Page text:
Publishing Partner: Cambridge University Press CUP Extra Publisher Login
amazon logo
More Info

New from Oxford University Press!


It's Been Said Before

By Orin Hargraves

It's Been Said Before "examines why certain phrases become clichés and why they should be avoided -- or why they still have life left in them."

New from Cambridge University Press!


Sounds Fascinating

By J. C. Wells

How do you pronounce biopic, synod, and Breughel? - and why? Do our cake and archaic sound the same? Where does the stress go in stalagmite? What's odd about the word epergne? As a finale, the author writes a letter to his 16-year-old self.

Book Information


Title: Distributed Reduplication
Written By: John Frampton
Series Title: Linguistic Inquiry Monographs

A convincing account of reduplicative phenomena has been a longstanding
problem for rule-based theories of morphophonology. Many scholars believe
that derivational phonology is incapable in principle of analyzing reduplication.
In "Distributed Reduplication", John Frampton demonstrates the adequacy of
rule-based theories by providing a general account within that framework and
illustrating his proposal with extensive examples of widely varying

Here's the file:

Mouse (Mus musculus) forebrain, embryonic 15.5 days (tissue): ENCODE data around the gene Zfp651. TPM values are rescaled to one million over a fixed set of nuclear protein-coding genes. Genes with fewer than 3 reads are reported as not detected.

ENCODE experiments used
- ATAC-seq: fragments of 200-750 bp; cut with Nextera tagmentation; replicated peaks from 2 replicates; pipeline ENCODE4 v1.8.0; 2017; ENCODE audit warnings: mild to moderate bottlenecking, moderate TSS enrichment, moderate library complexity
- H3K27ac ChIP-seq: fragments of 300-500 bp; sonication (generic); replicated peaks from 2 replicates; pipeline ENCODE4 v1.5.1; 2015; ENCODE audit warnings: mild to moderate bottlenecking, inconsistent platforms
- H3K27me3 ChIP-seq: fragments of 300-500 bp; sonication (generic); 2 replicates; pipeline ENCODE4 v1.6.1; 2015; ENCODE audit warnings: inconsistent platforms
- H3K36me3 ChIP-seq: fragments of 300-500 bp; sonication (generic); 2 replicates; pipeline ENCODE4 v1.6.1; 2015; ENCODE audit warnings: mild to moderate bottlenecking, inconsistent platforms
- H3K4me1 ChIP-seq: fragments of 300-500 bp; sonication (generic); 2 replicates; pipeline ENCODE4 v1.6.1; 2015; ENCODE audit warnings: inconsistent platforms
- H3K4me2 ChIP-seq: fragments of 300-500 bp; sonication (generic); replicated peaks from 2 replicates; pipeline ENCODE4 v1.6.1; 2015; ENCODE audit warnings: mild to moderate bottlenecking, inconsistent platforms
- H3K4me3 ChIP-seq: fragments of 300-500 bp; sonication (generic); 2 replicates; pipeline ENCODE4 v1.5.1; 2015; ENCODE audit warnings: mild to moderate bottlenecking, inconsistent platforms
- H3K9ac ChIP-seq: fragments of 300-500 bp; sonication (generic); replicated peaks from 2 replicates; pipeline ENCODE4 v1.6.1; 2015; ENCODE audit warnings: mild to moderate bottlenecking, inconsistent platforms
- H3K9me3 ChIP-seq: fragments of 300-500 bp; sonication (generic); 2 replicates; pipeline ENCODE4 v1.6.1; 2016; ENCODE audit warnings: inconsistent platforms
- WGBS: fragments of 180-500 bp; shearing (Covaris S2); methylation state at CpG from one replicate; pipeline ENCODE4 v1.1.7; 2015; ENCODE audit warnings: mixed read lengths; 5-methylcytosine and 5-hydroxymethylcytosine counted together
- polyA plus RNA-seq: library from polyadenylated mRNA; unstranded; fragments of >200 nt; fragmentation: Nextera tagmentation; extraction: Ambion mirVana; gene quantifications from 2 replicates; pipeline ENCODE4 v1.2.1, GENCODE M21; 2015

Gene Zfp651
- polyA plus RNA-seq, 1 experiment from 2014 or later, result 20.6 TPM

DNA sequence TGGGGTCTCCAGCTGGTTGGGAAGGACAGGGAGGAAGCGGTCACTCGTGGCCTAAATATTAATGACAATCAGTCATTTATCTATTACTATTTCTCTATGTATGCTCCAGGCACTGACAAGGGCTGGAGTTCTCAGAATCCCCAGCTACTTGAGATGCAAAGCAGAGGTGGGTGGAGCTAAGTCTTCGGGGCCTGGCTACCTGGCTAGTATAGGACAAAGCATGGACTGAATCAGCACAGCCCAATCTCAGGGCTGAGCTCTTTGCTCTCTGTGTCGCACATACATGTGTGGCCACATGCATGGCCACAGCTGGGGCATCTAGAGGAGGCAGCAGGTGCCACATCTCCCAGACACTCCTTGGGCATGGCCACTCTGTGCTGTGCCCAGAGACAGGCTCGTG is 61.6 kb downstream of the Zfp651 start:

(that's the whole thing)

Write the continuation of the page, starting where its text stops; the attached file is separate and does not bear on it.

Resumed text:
reduplicatation schemes from many languages. His analysis is based on new
proposals about the structure of autosegmental representations.

Although Frampton offers many new ideas about the computations that are
put to use in reduplicative phonology, some fairly radical, his intent is
conservative: to provide evidence that the model of the phonological
computation developed by Chomsky and Halle in 1968 is fundamentally
correct--that surface forms are produced by the successive modification of
underlying forms. Frampton's theory accounts for the surface properties of
reduplicative morphemes by operations that are distributed at various points
in the morphophonology rather than by a single operation applied at a single
point. Lexical insertion, prosodic adjustment, and copying can each make a
contribution to the output at different points in the computation of surface

Frampton discusses particular reduplicative processes in many languages as
he develops his general theory. The final chapter provides an extensive
sequence of detailed case studies. Appendixes offer additional material on
the No Crossing Constraint, the autosegmental structure of reduplicative
representations, linearization, and concatenative versus nonconcatenative
morphology. This volume will play a major role in the main debate of current
phonological research: what is the nature of the phonological computation?

Publication Year: 2009
Publisher: MIT Press
Review: Read the review
BibTex: View BibTex record
Linguistic Field(s): Morphology
Issue: All announcements sent out by The LINGUIST List are emailed to our subscribers and archived with the Library of Congress.
Click here to see the original emailed issue.

Format: Hardback
ISBN: 0262013266
ISBN-13: 9780262013260
Pages: 220
Prices: U.S. $ 64

Format: Paperback
ISBN: 0262513536
ISBN-13: 9780262513531
Pages: 220
Prices: U.S. $ 32